most of us find little love in those who do not know us.
Some say that the “Protestant work ethic” built America, and I agree. Hard working families worked hard together, carved farms out of forests, created loving families, and built strong churches. Such people came together to build houses and barns after a fire as well as churches and schools. Fathers showed their sons how to be men until they became partners. Mothers taught their daughters all the domestic skills necessary to make homes without malls or mega-markets. Education began at home, progressed at church, and extended later to one room schools. Modern technology and specialization has multiplied our material blessings and reduced labor and cost, but it has also encouraged family disintegration, loneliness, community fragmentation, and loss of individual meaning. Churches have deteriorated, too, since they are no longer neighborhood centers; instead, they are often isolated fortresses of commuters, who have little connection with the
community surrounding their facilities.
The “Preacher” of Ecclesiastes, presumably Solomon, the world’s wisest man, tells us that our frustrations are not entirely new (chapter 1, verses 2b, 3a): “Vanity of vanities! All is vanity. What advantage does man have in all his work, which he does under the sun?” In context, vanity means futility or emptiness, but the modern sense of vanity is certainly relevant. Narcissism, arrogance, pride, and self-importance accompany too many of our endeavors, and they are indeed pointless and futile. I Corinthians 13:1-3 warns, “If I speak in the tongues of men and of angels, but have not love, I am only a resounding gong or a clanging cymbal. If I have the gift of prophecy and can fathom all mysteries and all knowledge, and if I have a faith that can move mountains, but have not love, I am nothing. If I give all I possess to the poor and surrender my body to the flames, but have not love, I gain nothing.” Empty noise, nothingness, and pointlessness are the end results of even the most spiritual work if love is missing.
Solomon observes, however, that “everything is beautiful in its time” and that “nothing is better…than to rejoice and to do good in one’s lifetime” (Ecclesiastes 3:11,12). Plus, “I know that everything God does will remain forever” (verse 14a). Despite frustrations and corruption by sin, our work’s beauty will show, in time; we should enjoy our work and do good, guided by God’s will, so that our labor endures as part of His eternal labors. Paul encapsulates all of this in Colossians 3:23-24, “Whatever you do, do your work heartily (I like soulfully!), as for the Lord, rather than for men (your boss or yourself), knowing that from the Lord you will receive the reward of the inheritance, for it is the Lord Christ whom you serve.”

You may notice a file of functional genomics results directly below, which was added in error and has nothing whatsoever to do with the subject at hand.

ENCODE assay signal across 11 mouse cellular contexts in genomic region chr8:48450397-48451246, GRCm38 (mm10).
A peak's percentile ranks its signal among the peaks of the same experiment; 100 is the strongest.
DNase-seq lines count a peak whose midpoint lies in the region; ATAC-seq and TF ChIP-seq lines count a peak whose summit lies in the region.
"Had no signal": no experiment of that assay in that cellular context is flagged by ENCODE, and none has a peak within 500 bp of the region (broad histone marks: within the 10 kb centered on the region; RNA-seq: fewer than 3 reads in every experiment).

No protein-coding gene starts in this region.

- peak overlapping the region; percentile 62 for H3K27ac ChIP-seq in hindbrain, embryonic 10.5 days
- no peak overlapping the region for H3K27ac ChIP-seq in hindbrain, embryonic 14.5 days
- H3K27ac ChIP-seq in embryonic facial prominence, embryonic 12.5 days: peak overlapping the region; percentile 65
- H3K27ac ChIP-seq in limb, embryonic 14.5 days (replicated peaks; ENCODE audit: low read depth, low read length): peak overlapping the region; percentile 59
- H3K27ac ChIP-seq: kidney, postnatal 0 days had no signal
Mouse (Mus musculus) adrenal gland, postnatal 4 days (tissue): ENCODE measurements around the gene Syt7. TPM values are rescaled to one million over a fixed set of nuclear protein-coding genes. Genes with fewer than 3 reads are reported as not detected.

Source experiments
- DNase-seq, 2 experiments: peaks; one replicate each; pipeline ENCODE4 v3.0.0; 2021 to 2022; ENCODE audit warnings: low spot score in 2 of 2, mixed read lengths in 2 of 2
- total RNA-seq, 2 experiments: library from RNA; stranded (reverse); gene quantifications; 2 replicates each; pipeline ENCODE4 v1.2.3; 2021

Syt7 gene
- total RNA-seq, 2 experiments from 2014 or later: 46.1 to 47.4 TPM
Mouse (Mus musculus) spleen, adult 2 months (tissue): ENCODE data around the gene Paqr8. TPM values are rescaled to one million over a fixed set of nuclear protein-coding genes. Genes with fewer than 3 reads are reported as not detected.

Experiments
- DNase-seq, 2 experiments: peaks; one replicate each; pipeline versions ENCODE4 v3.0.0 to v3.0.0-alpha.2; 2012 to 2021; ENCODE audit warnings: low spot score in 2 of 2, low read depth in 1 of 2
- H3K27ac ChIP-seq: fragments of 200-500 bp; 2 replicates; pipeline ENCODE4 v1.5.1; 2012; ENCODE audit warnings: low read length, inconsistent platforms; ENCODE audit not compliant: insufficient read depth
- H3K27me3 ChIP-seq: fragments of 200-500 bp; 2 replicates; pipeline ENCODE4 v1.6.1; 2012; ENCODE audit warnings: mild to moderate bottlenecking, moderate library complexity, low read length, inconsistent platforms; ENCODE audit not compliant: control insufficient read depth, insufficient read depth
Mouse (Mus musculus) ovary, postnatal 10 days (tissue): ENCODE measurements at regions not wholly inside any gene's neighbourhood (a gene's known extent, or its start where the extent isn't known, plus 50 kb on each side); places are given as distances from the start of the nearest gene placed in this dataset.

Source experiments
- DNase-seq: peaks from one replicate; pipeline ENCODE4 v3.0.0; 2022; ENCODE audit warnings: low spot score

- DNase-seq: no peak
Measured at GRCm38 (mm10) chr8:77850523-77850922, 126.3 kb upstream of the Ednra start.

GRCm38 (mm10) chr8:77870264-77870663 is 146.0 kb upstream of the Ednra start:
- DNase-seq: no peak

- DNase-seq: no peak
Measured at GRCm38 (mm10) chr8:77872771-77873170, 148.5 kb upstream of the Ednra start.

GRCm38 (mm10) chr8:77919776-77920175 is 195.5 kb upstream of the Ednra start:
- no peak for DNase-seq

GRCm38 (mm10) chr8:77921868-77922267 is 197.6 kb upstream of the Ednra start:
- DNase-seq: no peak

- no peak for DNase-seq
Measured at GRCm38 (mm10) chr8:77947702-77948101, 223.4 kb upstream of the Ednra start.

I have told one of my refugee students, several times, when he has asked me what I think he should do for a career, that he should find something he enjoys doing and do it well. I would add, look for how you may serve God in whatever you do. Some may serve Him by earning good wages and giving generously, although I believe that is incomplete. I think each of us must look for ways in which to live out our love and faith so as to be credibly influencers of the people around us, at work, at home, in our neighborhoods, and where we play. I think our joy at work, due to our confidence and hope in Christ, should say something to those who know us. We must always be asking God how we ought to be serving Him, doing His will, making our work truly His work, and raising our labors into His eternal purposes. Every man and woman ought to see themselves as “ministers of the Gospel” and servants of the living God, even if they have no ordained appointment. Fun, pleasure, play, and relaxation have their place, and we should enjoy them enthusiastically, but still “as for the Lord.” More than mere refreshing and resting us for labor, our entertainments, too, are part of our “work.”
Let me ask you a question. Think about the people who have made a difference in your life, and then ask yourself, “What made them influential or significant to you?” I have written about my mentors elsewhere, but I am reminded of a seminary friend who was led to Christ by a janitor and of “the old woman who lived down the alley, but she loved me” (a line from a song written by a YMCA director). Our work defines us and gives our lives purpose and meaning if is done “heartily as for the Lord,” if it is not loveless but shows our compassion and care for people, and if we “do good.” I hope the new year will find you working well, finding both joy and satisfaction that good work and working together can bring. Perhaps that could be your next resolution!